Monday, September 3, 2007

Crime and Punishment

“The New York Times” published an Op-Ed column by Laura M. MacDonald entitled “America’s Toe-Tapping Menace,” in which the writer, referring to the recent scandal involving Senator Larry Craig’s solicitation of gay sex in a Minneapolis airport bathroom, high-mindedly declared, “Clearly, whatever Mr. Craig’s intention the police entrapped him.” Say what? As evidence, Ms. MacDonald suggests that the arresting undercover officer had to have “responded” to Craig’s “coded signals” for Craig to have been nabbed in the first place. This is like saying that if a dealer goes up to an undercover officer posing as a junkie and offers him drugs and the guy “responds,” playing along that he’s an addict before the arrest, it’s entrapment. MacDonald is disregarding the very fact that Craig – not the officer – made the first move. If this is a case of entrapment like MacDonald believes, then a heck of a lot of streetwalkers deserve to have their criminal records erased.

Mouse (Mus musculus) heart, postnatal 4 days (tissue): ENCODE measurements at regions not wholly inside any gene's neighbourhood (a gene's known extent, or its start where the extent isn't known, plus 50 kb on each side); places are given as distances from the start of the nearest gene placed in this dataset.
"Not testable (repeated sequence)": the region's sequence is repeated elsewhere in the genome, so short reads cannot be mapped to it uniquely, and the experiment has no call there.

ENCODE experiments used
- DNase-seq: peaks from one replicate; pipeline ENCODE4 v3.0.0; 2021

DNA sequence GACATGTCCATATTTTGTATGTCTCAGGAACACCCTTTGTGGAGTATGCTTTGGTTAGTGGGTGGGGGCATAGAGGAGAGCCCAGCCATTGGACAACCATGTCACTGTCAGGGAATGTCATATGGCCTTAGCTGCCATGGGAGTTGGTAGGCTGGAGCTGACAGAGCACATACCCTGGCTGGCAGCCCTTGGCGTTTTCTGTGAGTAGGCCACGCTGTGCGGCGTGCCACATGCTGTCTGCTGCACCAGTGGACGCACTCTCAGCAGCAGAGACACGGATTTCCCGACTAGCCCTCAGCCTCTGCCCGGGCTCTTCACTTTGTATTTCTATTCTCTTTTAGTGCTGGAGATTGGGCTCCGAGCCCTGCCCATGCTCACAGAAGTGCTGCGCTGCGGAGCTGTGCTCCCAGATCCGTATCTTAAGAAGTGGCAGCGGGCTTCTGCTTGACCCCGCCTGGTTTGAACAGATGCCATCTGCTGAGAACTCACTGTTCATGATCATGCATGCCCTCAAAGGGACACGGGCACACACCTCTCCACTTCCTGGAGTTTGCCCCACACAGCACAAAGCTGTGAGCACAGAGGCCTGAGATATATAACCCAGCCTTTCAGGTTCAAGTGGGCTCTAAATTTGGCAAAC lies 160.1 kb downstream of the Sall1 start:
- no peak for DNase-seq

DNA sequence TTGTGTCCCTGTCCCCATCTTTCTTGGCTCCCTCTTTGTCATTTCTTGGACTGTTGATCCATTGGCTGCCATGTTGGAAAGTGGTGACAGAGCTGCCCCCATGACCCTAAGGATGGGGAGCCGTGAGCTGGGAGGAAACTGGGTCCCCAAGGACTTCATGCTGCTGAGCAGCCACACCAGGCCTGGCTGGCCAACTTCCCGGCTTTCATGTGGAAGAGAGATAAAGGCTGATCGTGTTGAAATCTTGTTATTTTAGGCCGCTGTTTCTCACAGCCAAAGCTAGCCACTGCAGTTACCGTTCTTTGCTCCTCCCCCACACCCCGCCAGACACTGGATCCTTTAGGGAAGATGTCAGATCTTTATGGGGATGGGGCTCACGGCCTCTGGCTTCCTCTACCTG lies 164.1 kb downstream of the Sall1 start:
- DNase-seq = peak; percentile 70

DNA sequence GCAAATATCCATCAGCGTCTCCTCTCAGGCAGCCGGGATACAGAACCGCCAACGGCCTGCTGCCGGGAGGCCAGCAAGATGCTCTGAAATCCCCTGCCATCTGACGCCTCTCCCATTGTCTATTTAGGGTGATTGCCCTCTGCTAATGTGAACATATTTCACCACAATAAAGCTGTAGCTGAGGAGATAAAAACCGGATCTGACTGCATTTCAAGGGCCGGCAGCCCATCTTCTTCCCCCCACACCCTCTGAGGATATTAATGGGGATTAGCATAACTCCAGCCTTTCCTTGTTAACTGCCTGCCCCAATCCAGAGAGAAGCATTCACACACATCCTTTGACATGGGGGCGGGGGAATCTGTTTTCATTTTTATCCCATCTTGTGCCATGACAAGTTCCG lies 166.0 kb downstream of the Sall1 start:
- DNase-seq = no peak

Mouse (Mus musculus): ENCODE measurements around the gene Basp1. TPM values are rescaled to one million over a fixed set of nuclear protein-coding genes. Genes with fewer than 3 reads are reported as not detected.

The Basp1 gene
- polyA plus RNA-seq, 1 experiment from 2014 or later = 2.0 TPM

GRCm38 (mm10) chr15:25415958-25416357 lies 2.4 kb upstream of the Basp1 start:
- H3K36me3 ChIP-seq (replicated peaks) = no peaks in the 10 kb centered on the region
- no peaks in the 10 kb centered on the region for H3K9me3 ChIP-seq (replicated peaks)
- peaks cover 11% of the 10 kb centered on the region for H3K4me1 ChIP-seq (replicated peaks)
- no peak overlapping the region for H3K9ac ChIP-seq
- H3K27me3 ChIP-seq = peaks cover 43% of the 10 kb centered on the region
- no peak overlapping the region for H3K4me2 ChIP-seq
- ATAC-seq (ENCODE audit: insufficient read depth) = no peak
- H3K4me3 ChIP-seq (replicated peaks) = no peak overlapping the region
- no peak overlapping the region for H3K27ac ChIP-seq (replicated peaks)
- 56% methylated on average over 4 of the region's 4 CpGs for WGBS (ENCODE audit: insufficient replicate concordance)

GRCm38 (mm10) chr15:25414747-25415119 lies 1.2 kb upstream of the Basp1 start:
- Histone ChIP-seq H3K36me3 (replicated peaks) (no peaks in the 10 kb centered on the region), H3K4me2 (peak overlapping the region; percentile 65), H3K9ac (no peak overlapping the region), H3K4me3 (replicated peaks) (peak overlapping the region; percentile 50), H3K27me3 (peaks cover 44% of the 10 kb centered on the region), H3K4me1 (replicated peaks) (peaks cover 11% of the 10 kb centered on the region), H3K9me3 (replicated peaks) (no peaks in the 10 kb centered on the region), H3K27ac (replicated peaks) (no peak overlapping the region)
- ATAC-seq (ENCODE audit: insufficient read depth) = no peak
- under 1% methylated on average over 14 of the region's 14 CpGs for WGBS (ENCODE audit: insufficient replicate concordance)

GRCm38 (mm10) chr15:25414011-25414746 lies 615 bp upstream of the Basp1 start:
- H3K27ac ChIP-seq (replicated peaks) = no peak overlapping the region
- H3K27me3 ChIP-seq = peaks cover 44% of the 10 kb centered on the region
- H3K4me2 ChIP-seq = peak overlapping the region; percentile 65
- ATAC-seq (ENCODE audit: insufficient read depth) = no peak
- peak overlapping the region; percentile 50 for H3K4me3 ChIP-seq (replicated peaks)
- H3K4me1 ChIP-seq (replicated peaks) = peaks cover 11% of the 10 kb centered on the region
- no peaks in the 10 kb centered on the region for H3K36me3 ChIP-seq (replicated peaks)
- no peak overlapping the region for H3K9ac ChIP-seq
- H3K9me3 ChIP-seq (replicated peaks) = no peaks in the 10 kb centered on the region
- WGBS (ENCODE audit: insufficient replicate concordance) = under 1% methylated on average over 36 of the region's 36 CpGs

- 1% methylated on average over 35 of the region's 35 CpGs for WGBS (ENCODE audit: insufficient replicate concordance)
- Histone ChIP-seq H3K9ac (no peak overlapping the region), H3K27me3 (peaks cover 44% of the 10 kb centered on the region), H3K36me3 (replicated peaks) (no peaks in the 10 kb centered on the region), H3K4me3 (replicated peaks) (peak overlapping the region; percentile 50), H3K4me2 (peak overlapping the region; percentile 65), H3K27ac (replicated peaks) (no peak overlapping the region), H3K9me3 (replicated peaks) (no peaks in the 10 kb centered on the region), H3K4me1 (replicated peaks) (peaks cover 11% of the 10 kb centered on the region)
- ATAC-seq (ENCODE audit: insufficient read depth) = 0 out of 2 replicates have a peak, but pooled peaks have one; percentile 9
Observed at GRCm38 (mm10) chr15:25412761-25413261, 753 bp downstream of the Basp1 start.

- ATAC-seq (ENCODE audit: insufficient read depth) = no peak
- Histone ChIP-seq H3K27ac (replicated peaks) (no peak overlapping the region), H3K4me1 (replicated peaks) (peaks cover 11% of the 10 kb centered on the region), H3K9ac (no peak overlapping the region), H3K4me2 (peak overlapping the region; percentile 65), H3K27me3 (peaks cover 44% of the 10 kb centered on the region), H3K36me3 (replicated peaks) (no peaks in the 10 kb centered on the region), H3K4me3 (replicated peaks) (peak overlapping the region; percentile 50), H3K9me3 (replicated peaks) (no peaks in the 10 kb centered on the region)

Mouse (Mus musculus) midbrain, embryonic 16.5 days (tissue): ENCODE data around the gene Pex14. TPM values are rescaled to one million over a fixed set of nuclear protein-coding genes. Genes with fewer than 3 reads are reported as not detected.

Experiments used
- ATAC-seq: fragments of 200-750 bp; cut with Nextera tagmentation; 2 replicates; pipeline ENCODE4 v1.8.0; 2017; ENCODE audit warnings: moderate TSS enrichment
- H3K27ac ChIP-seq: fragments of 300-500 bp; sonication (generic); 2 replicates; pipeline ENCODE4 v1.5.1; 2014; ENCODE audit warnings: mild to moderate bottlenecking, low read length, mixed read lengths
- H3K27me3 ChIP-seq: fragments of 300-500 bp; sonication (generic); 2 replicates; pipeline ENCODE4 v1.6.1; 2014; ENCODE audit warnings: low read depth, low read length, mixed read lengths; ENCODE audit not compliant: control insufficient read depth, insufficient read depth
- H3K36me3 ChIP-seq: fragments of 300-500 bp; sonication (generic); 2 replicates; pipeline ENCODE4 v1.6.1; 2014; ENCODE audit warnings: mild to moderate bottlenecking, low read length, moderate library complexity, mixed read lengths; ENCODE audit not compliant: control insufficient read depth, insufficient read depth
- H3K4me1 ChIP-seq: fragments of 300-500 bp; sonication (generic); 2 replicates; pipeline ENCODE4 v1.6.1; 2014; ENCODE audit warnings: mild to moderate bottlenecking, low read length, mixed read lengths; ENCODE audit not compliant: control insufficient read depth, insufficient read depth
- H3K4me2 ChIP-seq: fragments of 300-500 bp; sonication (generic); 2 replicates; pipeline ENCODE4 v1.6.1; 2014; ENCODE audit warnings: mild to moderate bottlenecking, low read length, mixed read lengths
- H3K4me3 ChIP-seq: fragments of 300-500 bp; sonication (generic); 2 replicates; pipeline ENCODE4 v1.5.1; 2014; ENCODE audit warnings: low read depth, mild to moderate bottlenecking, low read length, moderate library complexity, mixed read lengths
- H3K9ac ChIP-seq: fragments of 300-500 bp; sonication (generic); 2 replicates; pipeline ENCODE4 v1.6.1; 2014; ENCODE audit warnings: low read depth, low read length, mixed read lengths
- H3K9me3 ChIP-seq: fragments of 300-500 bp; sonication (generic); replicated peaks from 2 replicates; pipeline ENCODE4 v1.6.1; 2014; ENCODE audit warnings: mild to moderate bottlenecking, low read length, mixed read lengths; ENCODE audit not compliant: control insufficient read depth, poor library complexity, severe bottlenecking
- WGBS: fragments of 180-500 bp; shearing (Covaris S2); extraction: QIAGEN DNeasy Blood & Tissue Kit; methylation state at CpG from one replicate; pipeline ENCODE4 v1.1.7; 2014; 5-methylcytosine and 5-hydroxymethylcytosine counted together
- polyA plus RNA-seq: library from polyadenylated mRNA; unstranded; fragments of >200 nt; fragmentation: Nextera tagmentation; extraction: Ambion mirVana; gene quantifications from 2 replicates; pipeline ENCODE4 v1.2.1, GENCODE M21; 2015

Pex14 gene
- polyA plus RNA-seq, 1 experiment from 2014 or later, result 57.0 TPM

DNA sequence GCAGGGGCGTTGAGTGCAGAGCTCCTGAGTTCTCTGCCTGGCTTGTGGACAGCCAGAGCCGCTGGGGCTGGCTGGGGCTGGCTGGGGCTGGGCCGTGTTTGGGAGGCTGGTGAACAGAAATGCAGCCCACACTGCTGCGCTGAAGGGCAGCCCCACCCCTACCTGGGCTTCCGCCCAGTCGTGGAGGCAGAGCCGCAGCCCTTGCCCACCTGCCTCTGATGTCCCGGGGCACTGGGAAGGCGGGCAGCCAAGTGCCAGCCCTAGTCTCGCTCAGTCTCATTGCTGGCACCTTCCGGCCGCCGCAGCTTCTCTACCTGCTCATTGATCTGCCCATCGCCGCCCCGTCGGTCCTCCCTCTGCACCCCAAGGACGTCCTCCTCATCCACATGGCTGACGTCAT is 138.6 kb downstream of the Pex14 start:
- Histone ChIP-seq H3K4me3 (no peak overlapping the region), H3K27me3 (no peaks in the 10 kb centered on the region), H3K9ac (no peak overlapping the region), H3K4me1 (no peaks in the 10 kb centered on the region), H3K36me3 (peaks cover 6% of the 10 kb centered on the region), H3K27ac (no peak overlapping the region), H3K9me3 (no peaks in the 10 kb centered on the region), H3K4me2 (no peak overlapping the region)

Which brings me to MacDonald’s second erroneous point. “Public sex is certainly a public nuisance, but criminalizing consensual acts does not help.” What world is Ms. MacDonald living in? Society criminalizes consensual sex all the time – notably with regards to whorehouses where no innocent person has ever accidentally stumbled upon a sex act (unlike, say, in a Minneapolis airport bathroom). This is not a gay rights issue. Public indecency, lewd behavior, be it gay or straight, is against the law. (And yes, soliciting sex in itself is not a crime and the airport sting is most likely unconstitutional, blah, blah, blah. Regardless, this case has zip to do with sexual orientation.) If one cannot walk around flashing others, why should he be allowed to engage in public sex? No one, especially a gay homophobic statesman, should be above the law.

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